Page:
Why do you think the villagers bury Mr. Hooper without removing his veil?
Throughout the narrative of Hawthorne's story, "The Minister's Black Veil," the congregation has been threatened by the veil that the minister has donned. While they at first suspect him of sin, as they come more into contact with him, the members of the congregation become more introspective, and they seem anxious about what Mr. Hooper may perceive from behind his veil, for they cannot interpret the meaning of his "sad smile" without seeing his eyes.
The longer that Mr. Hooper wears his veil, the more disturbed the members of the congregation become, fearing that their own sins have been exposed. And, much like the members of Hester Pyrnne's community in "The Scarlet Letter" who walk the other way when they see Hester approach, lest his face reveal something that incriminates them, or makes them feel their own guilt, Mr. Hooper's congregation bury the minister with his veil intact, reinforcing Hawthorne's theme of the Puritans' "secret sin" and the unredemptive culture of Puritanism.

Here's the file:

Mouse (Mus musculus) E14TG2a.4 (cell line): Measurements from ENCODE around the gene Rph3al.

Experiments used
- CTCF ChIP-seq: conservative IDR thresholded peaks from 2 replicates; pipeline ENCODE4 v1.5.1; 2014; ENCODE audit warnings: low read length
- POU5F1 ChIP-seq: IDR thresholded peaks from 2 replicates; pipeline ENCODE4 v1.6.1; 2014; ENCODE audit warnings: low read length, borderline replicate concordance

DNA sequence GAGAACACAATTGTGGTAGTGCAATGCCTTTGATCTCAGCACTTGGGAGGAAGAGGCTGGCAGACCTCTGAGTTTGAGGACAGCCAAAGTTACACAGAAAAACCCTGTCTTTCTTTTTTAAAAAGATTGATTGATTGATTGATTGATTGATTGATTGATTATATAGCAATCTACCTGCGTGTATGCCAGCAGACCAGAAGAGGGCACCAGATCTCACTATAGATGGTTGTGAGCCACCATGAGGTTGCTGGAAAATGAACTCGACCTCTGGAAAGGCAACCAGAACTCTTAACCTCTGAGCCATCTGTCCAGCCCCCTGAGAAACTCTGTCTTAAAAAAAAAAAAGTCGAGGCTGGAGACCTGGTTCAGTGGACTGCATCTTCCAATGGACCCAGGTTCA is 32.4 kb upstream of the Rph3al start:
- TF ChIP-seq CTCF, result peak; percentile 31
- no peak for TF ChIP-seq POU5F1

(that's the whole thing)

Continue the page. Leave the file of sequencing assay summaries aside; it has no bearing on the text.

Still, Mr. Hooper himself has refused to remove his veil, so the reader is left with some ambiguity as to what the minister himself may have done. Since part of the title of the story is "A Paradigm," perhaps the veil is a model for even the readers' "secret sins."